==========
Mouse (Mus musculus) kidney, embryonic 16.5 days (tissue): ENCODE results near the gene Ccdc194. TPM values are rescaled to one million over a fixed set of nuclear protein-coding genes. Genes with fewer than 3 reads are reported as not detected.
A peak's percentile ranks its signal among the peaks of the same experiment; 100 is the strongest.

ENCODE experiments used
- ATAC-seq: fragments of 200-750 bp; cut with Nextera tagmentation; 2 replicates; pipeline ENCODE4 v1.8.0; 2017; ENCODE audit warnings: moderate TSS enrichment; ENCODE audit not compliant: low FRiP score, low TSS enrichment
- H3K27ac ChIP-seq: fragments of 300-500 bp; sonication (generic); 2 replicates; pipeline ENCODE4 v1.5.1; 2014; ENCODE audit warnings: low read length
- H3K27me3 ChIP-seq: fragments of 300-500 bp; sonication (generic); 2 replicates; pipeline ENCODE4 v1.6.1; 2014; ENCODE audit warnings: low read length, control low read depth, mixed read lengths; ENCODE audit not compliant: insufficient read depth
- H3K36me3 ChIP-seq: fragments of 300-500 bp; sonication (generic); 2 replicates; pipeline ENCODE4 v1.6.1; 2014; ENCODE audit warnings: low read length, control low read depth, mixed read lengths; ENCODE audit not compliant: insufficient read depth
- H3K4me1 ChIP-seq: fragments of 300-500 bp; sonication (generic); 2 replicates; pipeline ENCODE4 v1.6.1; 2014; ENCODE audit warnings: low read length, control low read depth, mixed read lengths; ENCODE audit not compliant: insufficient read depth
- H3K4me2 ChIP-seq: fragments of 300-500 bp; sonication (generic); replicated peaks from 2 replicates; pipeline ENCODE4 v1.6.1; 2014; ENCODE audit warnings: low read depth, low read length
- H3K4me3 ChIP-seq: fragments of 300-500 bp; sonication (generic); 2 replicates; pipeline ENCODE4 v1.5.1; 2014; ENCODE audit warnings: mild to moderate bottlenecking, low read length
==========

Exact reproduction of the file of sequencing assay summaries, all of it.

Mouse (Mus musculus) kidney, embryonic 16.5 days (tissue): ENCODE results near the gene Ccdc194. TPM values are rescaled to one million over a fixed set of nuclear protein-coding genes. Genes with fewer than 3 reads are reported as not detected.
A peak's percentile ranks its signal among the peaks of the same experiment; 100 is the strongest.

ENCODE experiments used
- ATAC-seq: fragments of 200-750 bp; cut with Nextera tagmentation; 2 replicates; pipeline ENCODE4 v1.8.0; 2017; ENCODE audit warnings: moderate TSS enrichment; ENCODE audit not compliant: low FRiP score, low TSS enrichment
- H3K27ac ChIP-seq: fragments of 300-500 bp; sonication (generic); 2 replicates; pipeline ENCODE4 v1.5.1; 2014; ENCODE audit warnings: low read length
- H3K27me3 ChIP-seq: fragments of 300-500 bp; sonication (generic); 2 replicates; pipeline ENCODE4 v1.6.1; 2014; ENCODE audit warnings: low read length, control low read depth, mixed read lengths; ENCODE audit not compliant: insufficient read depth
- H3K36me3 ChIP-seq: fragments of 300-500 bp; sonication (generic); 2 replicates; pipeline ENCODE4 v1.6.1; 2014; ENCODE audit warnings: low read length, control low read depth, mixed read lengths; ENCODE audit not compliant: insufficient read depth
- H3K4me1 ChIP-seq: fragments of 300-500 bp; sonication (generic); 2 replicates; pipeline ENCODE4 v1.6.1; 2014; ENCODE audit warnings: low read length, control low read depth, mixed read lengths; ENCODE audit not compliant: insufficient read depth
- H3K4me2 ChIP-seq: fragments of 300-500 bp; sonication (generic); replicated peaks from 2 replicates; pipeline ENCODE4 v1.6.1; 2014; ENCODE audit warnings: low read depth, low read length
- H3K4me3 ChIP-seq: fragments of 300-500 bp; sonication (generic); 2 replicates; pipeline ENCODE4 v1.5.1; 2014; ENCODE audit warnings: mild to moderate bottlenecking, low read length